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Forestry Pads...

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Hey cap, been there, done that on Baffin Island! A good reason for not running too low on minimums, and having your own self-imposed ones!


As to some wall-to-wall counselling with the Twotter pilot - GPSs can be wrong, too especially up North. If I were to distrust anything it would be the GPS and not the pilot! But then, that's my experience with computers talking......




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TS/Albert Ross ------The pilot in question was only an acquaintance before the mentioned occasion, but we became fast friends afterwards and remain so to this day. He bought the expensive whiskey that evening and for a week following. His company also put out an internal Safety Letter to all it's pilots concerning the mistake made and they were instructed to cross-reference on all future occasions. He made an honest mistake in one of the worst possible areas on earth and the results could have been much worse. It was a learning experience for us both and we both learned from it. We also do other related things differently to this day because of that event and I believe we both added to the length of our careers by doing so. Neither of us could be termed "green-horns" at this business either at the time or "green" at operating in that part of the world. Perhaps we should have both known better.......ME for not confirming first where the cache was......and HIM for not cross-referencing with another navigation source rather than relying on just ONE. He TRUSTED one item on his panel 100% and I TRUSTED that he was infallible on those co-ordinates. If he would have cross-referenced with a 4:1, an 8:1 or even an 'Astro shot' (which he used almost daily anyways for navigation), he would have caught his mistake. If I had confirmed the location FIRST, before beginning my work day, then I would not have gone past the PNR fuel-wise and could have returned safely to my original start point back at home base.

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TS ---- some years later, this very same pilot was the one who flew one Weldy Phipps and his wife to the North Pole and landed on the ice cap. Weldy was the owner of a once famous Arctic firm, Atlas Aviation, that was similar to Kenn Borek Air of today's world. When that flight was made, Weldy Phipps' wife became the first female ever to set foot at the North Pole......and he was picked for that flight because he was the best that the company had to offer. His navigation aides on that flight were Doplar Radar and Astro shots because GPS was something then that Captain Kirk used on the Enterprise and cell phones were something that you were allowed to use once to call your lawyer from the jailhouse. :D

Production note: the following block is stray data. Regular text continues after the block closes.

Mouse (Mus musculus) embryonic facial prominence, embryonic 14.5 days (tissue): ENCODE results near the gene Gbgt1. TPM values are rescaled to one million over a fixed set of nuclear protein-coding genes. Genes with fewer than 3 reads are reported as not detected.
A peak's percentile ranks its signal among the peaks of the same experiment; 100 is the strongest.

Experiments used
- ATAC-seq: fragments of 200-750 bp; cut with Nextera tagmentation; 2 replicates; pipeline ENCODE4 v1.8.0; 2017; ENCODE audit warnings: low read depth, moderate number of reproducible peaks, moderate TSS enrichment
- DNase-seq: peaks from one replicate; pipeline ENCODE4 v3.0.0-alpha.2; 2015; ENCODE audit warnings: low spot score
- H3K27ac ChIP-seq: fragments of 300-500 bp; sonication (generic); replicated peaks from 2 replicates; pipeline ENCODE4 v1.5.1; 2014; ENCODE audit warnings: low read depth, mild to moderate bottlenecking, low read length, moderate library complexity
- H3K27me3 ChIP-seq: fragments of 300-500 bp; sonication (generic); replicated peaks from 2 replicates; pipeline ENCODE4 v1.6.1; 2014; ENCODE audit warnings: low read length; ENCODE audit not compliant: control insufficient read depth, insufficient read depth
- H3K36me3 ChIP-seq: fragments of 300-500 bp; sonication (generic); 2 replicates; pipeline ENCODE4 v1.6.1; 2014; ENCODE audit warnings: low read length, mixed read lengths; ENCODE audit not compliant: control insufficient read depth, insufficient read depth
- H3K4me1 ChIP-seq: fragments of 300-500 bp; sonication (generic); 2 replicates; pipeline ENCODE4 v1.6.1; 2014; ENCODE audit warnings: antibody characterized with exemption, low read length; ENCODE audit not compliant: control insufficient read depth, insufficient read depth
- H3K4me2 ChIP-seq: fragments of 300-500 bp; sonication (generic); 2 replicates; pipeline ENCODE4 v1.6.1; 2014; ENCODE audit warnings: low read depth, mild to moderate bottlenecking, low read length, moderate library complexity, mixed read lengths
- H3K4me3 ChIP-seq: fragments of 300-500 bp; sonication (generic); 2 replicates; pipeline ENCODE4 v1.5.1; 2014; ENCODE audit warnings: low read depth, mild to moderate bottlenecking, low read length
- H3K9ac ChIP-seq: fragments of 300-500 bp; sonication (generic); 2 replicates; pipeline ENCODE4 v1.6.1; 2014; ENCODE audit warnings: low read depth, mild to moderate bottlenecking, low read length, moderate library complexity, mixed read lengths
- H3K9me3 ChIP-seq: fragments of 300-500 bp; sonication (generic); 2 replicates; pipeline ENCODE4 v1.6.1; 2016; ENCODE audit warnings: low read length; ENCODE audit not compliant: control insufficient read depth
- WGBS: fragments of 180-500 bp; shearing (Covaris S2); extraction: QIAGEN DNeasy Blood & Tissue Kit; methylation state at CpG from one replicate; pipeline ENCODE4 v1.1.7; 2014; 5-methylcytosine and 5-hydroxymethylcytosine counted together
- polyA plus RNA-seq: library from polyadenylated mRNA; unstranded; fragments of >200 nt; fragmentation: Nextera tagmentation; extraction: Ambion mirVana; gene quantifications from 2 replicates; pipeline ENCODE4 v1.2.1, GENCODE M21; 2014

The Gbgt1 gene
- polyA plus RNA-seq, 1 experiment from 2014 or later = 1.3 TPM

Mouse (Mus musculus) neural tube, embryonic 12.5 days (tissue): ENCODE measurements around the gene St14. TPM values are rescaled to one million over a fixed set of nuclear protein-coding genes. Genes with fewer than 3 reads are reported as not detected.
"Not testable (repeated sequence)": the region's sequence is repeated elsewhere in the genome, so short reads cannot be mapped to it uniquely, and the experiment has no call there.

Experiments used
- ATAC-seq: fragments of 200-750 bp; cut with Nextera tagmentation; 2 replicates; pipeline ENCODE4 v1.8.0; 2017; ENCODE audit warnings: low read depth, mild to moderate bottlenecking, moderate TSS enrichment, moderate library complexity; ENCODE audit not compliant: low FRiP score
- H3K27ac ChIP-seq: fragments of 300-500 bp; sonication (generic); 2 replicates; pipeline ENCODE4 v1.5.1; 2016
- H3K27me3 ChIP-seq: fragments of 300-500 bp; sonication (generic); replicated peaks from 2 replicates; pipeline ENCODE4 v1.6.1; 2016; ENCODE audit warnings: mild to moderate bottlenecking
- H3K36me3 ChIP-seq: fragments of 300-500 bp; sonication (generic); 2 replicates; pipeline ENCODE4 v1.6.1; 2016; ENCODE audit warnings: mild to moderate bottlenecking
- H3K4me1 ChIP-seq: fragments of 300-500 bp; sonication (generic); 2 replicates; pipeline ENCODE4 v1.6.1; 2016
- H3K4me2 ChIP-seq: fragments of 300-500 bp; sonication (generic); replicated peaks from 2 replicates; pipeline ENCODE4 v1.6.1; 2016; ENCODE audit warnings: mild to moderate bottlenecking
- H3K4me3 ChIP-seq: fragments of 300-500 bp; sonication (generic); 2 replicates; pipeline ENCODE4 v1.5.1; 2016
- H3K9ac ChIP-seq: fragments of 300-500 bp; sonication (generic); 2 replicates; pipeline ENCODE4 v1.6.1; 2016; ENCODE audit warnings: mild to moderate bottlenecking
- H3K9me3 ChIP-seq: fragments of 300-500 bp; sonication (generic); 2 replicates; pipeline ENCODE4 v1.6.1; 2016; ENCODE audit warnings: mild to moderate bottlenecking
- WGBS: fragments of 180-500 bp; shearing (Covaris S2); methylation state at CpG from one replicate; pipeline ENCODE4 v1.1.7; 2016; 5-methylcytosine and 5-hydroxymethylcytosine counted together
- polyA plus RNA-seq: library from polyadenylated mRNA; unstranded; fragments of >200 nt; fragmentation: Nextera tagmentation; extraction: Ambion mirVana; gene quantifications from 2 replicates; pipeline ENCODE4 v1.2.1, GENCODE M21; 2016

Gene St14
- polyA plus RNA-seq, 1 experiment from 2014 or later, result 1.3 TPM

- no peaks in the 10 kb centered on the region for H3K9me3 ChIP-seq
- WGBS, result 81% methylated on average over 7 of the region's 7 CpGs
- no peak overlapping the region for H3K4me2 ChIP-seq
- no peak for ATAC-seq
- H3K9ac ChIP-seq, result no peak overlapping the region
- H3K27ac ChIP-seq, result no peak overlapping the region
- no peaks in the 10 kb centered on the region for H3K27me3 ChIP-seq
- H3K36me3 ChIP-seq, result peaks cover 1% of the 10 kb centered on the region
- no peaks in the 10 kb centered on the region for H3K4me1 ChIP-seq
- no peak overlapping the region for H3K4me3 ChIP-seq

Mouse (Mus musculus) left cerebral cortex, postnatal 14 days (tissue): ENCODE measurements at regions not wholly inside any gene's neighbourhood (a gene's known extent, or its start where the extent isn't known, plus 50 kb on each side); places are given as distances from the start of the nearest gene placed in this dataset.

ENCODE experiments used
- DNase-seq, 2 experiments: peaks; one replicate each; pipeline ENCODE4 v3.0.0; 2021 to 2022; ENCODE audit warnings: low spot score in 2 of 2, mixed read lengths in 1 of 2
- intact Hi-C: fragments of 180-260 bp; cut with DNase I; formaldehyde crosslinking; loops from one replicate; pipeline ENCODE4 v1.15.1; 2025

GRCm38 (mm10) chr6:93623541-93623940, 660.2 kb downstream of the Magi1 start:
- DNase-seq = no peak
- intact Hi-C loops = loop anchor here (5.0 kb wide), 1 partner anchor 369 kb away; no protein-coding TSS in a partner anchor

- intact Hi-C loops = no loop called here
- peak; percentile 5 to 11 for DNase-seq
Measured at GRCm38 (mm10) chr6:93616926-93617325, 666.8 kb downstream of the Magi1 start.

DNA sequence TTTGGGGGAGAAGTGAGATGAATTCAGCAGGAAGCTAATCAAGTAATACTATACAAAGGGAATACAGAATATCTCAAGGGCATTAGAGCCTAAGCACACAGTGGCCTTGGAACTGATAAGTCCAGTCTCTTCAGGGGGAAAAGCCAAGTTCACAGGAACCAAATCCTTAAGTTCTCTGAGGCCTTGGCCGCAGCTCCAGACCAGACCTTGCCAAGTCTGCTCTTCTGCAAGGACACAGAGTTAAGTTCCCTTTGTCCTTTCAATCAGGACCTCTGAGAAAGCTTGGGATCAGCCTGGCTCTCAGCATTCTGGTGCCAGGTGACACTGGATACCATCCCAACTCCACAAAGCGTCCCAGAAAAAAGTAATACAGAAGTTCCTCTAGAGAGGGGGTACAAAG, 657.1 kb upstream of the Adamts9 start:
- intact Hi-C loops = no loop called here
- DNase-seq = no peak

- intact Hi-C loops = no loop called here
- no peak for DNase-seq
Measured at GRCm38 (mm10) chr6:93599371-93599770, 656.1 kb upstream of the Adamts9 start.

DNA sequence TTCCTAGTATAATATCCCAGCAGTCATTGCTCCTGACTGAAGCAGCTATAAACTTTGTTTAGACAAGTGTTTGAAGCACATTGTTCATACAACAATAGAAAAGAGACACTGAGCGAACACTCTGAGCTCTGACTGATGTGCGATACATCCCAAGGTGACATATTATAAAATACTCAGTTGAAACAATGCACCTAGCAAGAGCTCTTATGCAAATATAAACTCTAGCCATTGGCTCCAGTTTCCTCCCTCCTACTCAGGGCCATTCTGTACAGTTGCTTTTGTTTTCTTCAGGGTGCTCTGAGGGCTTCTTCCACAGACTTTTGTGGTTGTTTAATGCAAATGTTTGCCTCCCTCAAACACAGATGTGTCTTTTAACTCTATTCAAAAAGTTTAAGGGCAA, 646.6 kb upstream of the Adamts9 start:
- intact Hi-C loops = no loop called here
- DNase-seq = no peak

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WOW, did we ever fall a long ways off the back of the orginal pad...


Thanks for lots of good coments though and I hope we all think about it a bit the next time we do something to put ourselves or others at risk, or perhaps something that will "force" the new guy to try and keep up. :unsure:


It's our butt in the seat, and I haven't seen an ops/manager bunch yet, that will stand up and say, "No, that is our policy, and we'll stand behind our crews," when the job turns a bit south or there is damage done, after we get sent out on the job that "just has to be done today!" :down:


Fly safe, most jobs can be done tomorrow, we can land somplace else, and nobody will congratulate you, for trimming a few pesky bushes with the main blades or tail rotor. :stupid:


From what I heard, the summer went fairly well, with a few mishaps, so let's get through the winter in good shape, in preparation for next year... :bye:

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Some First Air Milestones

1946 Russell (Russ) Bradley forms Bradley Air Services Ltd. in Ottawa, Ontario, the capital city of Canada.

1954 Bradley Air Services begins charter and aerial survey work for the DEWline construction in the vast, untamed Northwest Territories.

1958 On contract for the Geological Survey of Canada, Russ & partner Weldy Phipps mount "tundra tires" on Piper Super Cubs, revolutionizing Arctic explorations capability in the process.


i copied that from 1st airs web page... i knew they had put them on twotters too... but i digress and back to forestry pads... B)

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